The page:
When it's time to charge the battery, just pop it into the included charger. Then go for a scenic drive, as it'll take 3.5 hours to fully charge the battery. This charger doesn't plug directly into the wall (doh) -- you need to use a power cord.
The E-PL3 supports a wide variety of accessories . Here are the highlights:
And that's only a partial list! One accessory you won't find for the E-PL3 is an AC adapter -- Olympus seems to have an aversion to them, for some reason.
Olympus includes two software products with the Pen Lite. First is Olympus Viewer 2, which can be used to transfer, organize, edit, and share your photos. There are numerous editing controls, plus the ability to work with RAW files. You can also use Olympus Viewer to update the firmware on your camera and lenses. The other piece of software is called [ib], and is for Windows only. This does many of the same things as Olympus Viewer, just with a flashier, more consumer-friendly interface. You can read more about both of these products in my E-P3 review.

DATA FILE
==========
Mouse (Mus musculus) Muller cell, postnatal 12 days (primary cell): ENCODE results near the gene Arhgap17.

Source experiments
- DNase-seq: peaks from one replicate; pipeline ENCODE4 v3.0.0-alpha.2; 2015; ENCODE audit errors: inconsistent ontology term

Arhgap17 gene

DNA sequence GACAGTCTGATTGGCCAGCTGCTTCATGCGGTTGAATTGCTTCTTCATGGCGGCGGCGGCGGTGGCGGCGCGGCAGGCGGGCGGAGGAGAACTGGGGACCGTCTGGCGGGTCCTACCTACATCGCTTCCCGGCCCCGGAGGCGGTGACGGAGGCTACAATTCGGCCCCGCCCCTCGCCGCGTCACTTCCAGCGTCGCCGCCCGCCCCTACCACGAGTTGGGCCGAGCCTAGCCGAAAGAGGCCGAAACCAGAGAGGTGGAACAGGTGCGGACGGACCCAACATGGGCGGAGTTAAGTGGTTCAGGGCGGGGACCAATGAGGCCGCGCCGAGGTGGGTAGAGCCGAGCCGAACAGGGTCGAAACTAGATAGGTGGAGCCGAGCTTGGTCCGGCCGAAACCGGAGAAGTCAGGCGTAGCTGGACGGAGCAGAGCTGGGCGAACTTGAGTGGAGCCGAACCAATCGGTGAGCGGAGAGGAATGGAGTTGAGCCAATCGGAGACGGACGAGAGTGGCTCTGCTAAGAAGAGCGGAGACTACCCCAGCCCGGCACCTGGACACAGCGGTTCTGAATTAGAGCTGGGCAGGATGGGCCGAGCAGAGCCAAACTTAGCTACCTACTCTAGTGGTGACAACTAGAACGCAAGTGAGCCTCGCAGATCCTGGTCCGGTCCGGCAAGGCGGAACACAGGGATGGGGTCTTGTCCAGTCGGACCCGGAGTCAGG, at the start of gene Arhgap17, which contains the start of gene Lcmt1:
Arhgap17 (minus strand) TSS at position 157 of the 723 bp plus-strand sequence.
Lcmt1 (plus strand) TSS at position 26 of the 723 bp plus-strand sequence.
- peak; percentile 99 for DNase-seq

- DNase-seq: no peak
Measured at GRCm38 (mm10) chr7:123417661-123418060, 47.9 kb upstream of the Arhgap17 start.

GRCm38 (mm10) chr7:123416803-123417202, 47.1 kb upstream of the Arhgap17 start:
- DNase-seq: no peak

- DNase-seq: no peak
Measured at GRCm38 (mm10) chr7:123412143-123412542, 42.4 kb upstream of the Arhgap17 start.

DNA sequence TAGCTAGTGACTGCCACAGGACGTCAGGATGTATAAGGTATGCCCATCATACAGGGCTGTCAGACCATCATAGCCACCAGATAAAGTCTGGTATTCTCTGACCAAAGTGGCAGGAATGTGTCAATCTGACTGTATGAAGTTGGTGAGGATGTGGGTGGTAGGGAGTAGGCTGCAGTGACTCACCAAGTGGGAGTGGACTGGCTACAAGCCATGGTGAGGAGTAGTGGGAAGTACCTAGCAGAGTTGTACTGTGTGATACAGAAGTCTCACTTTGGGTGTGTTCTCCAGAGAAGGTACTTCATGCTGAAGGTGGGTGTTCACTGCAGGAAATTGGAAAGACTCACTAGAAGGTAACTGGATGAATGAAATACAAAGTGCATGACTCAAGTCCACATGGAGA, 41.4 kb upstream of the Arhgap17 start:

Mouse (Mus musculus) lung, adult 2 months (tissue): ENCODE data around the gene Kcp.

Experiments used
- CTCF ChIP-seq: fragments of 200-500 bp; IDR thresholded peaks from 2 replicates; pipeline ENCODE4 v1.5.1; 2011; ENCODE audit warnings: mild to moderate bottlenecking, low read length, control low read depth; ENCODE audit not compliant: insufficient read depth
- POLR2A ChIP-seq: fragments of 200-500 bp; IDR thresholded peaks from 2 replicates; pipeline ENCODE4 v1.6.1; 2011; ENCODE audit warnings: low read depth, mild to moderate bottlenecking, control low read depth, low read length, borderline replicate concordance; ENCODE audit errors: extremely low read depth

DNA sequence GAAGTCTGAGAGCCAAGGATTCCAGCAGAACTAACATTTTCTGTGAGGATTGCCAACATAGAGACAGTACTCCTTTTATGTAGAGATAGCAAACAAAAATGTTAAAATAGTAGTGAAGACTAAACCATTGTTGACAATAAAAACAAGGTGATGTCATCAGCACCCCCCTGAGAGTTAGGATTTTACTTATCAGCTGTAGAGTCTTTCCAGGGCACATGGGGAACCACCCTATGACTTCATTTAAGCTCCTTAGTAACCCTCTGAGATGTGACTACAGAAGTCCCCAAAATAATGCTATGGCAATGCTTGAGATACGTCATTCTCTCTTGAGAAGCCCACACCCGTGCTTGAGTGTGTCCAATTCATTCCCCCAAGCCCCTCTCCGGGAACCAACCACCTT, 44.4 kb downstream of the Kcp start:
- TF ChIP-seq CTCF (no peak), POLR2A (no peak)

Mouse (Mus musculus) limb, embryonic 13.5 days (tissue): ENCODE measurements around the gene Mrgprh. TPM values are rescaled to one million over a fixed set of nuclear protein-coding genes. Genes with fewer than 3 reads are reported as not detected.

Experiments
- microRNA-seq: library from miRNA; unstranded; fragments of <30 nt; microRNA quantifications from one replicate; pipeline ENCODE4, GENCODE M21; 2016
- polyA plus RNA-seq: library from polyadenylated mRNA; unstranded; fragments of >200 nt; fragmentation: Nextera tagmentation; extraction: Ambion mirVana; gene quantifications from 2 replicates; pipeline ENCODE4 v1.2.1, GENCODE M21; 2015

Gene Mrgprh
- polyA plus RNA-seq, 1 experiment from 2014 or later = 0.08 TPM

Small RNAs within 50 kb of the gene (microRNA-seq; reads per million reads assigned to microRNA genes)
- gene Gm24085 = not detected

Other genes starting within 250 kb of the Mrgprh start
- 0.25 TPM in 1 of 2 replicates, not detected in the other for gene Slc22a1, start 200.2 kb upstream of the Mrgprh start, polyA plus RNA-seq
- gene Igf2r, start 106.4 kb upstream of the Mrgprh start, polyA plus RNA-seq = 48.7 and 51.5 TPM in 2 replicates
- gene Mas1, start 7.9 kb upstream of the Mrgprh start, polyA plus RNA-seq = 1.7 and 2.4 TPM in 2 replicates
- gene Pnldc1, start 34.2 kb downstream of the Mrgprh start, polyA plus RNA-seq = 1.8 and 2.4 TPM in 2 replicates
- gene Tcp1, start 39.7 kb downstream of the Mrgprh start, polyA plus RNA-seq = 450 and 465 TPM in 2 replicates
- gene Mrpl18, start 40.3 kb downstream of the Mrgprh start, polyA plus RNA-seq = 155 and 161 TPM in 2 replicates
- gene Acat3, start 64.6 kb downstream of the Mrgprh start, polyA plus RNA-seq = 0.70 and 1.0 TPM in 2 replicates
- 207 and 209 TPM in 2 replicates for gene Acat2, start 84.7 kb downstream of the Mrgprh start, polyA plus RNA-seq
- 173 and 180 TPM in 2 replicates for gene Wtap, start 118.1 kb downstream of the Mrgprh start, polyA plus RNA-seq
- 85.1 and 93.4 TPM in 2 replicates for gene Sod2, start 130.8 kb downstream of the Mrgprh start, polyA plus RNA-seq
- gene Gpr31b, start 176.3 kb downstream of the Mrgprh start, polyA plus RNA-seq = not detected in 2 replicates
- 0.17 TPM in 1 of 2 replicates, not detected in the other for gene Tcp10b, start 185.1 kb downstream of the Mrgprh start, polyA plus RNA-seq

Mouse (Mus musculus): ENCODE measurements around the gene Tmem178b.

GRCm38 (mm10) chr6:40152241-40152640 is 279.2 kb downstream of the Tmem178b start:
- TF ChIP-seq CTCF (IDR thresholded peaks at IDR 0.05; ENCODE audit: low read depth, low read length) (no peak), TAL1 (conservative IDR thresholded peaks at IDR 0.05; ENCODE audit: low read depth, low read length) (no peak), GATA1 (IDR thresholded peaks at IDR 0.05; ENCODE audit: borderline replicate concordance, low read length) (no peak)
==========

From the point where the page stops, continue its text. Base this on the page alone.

You can also use Adobe Photoshop or Lightroom to edit the E-PL3's RAW file, as long as you have version 6.5 or 3.5, respectively. Oh, and in case you don't know: RAW files contain unprocessed image data straight from the camera's sensor. This allows you to adjust things like white balance, sharpness, color, noise reduction, and more -- all without degrading the quality of the image. The downsides are larger file sizes and slower processing speeds.
Wondering about how to edit the AVCHD videos that the E-PL3 produces? Mac users will want to use iPhoto or Final Cut Pro X, since Olympus Viewer cannot work with them. Windows users will be able to view AVCHD videos in Olympus Viewer, but you'll need something more robust (Adobe Premiere, Sony Vegas, etc.) to edit them.
While my early production camera did not come with a manual, I imagine that they will be the same as on the E-P3. In the box there will be a concise manual to get you up and running. If you need more details, you'll need to load up the full camera manual, which is in PDF format on an included CD-ROM. Neither manual is terribly user-friendly, and they could be more detailed, as well.